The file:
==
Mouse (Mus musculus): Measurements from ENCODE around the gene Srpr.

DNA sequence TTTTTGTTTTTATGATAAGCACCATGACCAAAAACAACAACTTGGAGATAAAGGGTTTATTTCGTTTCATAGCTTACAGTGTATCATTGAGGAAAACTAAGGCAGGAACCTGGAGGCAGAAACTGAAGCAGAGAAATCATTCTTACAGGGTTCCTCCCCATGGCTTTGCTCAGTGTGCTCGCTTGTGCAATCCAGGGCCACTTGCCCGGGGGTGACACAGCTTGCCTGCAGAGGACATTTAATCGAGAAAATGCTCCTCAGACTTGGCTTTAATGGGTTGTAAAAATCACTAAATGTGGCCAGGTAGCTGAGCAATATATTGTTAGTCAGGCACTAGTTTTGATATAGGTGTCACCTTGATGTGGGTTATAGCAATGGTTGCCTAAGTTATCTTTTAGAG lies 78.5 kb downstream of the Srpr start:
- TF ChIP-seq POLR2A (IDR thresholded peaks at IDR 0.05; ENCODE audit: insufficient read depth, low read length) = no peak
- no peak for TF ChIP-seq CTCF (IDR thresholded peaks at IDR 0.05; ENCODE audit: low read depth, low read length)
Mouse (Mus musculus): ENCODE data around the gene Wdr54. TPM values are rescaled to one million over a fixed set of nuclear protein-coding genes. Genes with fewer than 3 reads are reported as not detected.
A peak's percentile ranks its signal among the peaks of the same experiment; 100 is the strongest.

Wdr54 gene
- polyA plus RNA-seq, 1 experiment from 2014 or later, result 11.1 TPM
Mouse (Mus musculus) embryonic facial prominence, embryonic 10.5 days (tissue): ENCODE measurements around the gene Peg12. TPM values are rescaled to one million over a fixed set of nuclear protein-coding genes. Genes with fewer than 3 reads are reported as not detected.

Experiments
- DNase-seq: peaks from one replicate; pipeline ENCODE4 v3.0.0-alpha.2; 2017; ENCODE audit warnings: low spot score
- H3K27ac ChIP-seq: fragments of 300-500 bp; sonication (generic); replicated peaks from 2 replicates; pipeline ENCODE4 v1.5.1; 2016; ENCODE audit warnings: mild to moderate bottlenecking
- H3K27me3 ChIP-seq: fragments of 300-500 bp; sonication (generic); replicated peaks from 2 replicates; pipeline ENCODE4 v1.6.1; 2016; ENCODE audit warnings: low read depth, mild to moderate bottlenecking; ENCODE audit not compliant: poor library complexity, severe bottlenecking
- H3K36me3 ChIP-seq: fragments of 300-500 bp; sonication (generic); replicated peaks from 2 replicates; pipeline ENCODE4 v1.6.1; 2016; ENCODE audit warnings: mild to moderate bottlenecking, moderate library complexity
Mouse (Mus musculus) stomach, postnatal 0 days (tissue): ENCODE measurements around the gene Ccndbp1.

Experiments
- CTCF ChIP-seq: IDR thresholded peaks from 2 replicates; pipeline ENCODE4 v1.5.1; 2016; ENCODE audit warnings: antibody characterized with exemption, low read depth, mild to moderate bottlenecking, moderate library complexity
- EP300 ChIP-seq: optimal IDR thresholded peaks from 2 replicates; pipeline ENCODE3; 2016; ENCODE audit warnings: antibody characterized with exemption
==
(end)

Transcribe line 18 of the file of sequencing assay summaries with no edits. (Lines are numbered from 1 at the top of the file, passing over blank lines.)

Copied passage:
- EP300 ChIP-seq: optimal IDR thresholded peaks from 2 replicates; pipeline ENCODE3; 2016; ENCODE audit warnings: antibody characterized with exemption